CAGAYAN DE ORO CITY (MindaNews/1 February)–Even as we anticipate the inevitability of the Bangsamoro entity’s reign over a great part of Mindanao, we can also deal with unfinished business and invite them to pitch in.
For one, the task of establishing real peace need not wait anymore. Even now there are wrong attitudes and values to confront and do something about, and age-old habits to amend.
Despite decades of “modern” education, exposure to media, and interaction with civilized cultures abroad, feudal attitudes and medieval habits prevail. Thus, barbarism that should have no place in our society anymore persists.
“Rido” is its deadliest form—morally as it feeds on hate, physically as it strikes even innocent casualties, and socially as it cripples the economy and displaces persons. Its perpetrators define it as ubusan ng lahi—the blood-thirsty obsession to kill every remaining survivor of a protagonist family, clan, or community.
This deadly resort to vengeance shouldn’t ever be in the mind or heart of an avowed Muslim, whose faith is proclaimed as the religion of peace; or in a Christian either who embraces love as his core belief.
But rido is still widely resorted to in resolving disputes or personal grudges. Its prevalence is a constant threat to peace; a threat that comes in small or large doses—small if it concerns only a family unit, large if it overflows and blows up into insurgency, rebellion, or banditry.
At the core of rido is an outmoded concept of honor and shame (maratabat)—which becomes an issue where there is no effective mechanism for redress of grievances, or for justice. There is a crying need for instituting an appropriate program for addressing this practice. And it must be conducted alongside measures for strengthening or professionalizing law enforcement and the administration of justice.
Poor law enforcement and sluggish or ineffectual court protocol drive people to take matters into their hands. This should have been addressed long ago, with decisive measures instituted. Now that power is being devolved to the Bangsamoro, perhaps it can be dealt with more resolutely.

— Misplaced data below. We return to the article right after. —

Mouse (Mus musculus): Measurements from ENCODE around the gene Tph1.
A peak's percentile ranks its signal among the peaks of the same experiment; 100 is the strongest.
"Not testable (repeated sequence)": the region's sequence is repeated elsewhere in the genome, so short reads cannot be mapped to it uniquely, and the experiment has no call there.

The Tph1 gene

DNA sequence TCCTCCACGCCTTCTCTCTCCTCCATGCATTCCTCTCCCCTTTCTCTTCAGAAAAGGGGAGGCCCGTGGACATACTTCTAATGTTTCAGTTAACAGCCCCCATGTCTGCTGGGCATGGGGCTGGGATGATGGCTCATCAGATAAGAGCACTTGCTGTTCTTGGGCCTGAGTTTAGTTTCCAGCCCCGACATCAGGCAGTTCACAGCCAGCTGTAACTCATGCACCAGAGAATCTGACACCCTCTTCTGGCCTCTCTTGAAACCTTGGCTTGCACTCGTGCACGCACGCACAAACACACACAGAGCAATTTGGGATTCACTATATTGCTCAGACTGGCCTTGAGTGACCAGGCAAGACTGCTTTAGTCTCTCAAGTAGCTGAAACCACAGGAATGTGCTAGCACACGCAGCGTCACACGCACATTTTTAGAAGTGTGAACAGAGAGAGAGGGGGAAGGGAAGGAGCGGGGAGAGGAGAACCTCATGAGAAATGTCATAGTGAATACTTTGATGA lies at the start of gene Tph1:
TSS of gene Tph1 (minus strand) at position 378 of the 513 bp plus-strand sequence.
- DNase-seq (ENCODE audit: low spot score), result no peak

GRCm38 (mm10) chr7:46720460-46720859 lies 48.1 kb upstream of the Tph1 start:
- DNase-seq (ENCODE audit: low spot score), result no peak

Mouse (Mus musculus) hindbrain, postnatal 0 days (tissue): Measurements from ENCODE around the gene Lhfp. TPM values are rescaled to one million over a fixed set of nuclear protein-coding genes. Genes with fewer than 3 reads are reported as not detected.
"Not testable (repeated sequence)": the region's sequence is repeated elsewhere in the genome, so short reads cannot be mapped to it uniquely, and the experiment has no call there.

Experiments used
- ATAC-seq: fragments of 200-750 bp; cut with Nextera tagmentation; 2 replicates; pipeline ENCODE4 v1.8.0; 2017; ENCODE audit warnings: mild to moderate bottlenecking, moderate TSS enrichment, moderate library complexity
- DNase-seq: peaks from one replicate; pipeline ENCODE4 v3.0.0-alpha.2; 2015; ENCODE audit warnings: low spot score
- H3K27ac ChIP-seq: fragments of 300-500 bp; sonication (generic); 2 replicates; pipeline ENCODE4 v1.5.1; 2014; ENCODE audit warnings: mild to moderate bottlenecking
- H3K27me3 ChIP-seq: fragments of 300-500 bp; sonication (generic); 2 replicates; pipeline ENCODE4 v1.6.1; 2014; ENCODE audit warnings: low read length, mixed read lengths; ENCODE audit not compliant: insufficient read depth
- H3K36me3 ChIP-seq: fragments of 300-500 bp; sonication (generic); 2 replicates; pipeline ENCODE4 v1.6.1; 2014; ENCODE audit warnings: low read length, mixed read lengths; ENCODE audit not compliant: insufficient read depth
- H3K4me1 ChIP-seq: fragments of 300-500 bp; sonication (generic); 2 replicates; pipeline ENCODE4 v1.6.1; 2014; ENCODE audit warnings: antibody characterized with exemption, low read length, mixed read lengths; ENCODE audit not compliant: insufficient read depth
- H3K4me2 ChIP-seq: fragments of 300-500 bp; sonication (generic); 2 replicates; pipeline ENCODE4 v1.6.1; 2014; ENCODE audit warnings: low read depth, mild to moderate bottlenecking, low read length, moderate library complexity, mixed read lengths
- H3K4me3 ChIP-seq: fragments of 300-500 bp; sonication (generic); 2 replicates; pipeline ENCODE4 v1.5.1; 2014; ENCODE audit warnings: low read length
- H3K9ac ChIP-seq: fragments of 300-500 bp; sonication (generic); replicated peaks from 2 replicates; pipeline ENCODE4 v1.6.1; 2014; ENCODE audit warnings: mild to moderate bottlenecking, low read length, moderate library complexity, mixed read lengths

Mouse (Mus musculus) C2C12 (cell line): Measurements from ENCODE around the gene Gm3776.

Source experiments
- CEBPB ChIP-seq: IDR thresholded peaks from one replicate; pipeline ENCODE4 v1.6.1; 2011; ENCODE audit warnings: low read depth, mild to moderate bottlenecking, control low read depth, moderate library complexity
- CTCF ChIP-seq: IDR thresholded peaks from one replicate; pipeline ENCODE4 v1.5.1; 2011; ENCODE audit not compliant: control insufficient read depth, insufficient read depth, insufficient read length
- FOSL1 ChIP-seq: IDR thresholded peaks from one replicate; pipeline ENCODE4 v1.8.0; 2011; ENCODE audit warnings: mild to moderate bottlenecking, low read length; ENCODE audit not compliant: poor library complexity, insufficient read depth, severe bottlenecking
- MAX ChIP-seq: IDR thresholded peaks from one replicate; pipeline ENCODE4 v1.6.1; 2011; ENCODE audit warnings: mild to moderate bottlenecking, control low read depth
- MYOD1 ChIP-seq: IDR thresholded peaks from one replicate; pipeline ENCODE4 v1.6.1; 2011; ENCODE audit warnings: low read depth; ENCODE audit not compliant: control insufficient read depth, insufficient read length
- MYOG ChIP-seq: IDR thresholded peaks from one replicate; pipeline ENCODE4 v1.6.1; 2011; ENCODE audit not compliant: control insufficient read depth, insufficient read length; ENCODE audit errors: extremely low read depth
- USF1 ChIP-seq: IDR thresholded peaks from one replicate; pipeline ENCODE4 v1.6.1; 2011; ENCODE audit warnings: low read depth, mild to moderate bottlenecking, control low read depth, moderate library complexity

It’s high time we take autonomy seriously. There’s no need to await the enactment of a basic law so autonomy can be enjoyed by the Bangsamoro and, indeed, by the rest of Philippine society. People can be empowered even now so they can chart their own destiny and create their own prosperity.
The empowerment of Filipinos on all levels, starting with their own barangay government, is already mandated. In fact it is a decade and a half overdue.
Autonomy was ordained by the Local Government Code (R.A. 7160) when Congress and the President promulgated it in 1991. Had it been implemented forthwith, every community’s development would have benefited from the involvement of its citizens on all levels since then.
One wonders why this empowerment of Filipinos has not been taken seriously, not even today!
It isn’t farfetched to surmise that the autonomy it ordained would have rendered the negotiations with the Moro Islamic Liberation Front (MILF) moot and academic. But that’s water under the bridge now.
Do the Little Things
What is important now is to play catch-up and redouble our efforts to institutionalize autonomy starting at grassroots. Success shouldn’t too difficult if we get a little help from the elites of every community.
The elites are the middle and upper classes, the leading citizens. They are essential for success in any community endeavor. A little help from them on this issue will awaken the neighborhoods, impel the people within to effect reforms, and fire up everyone towards progress and prosperity.
But there’s something the elites must do first. They must believe that it’s the little things in one’s barangay that make up the big things in the nation—and perform them. In other words, they must view nation-building as doing seemingly little things that are in fact essential in the larger context.
For instance, addressing disorder in the barangay assures orderliness in the nation, good governance in it buttresses good national governance; eradicating slums in one’s neighborhood precludes the rise of squatter colonies elsewhere, and adequate social services mitigates social problems at the macro level.
These problems arise where there is lack of attention or concern among the people of the barangay, especially the elites. They’re supposed to be part of the barangay government, where they can prod their officials to act on local problems.
But so far they’re largely non-performing citizens. They ignore their role in their community’s governance. And so local development does not benefit from their ideas or standards. They do not democratize or modernize their community, leaving it backward and in thrall to trapo opportunists.
It is time we rouse them and urge them to do citizen duty—especially our Muslim brothers and sisters who will soon enjoy their soon-to-be-elevated-status as the Bangsamoro of Mindanao. (Manny Valdehuesa was former UNESCO regional director for Asia-Pacific, secretary-general of the Southeast Asian Publishers Association, director at the Development Academy of the Philippines, vice chair of the Local Government Academy, and PPI-UNICEF awardee for outstanding columnist. He heads Gising Barangay Movement as national convenor and president. You may reach him at firstname.lastname@example.org)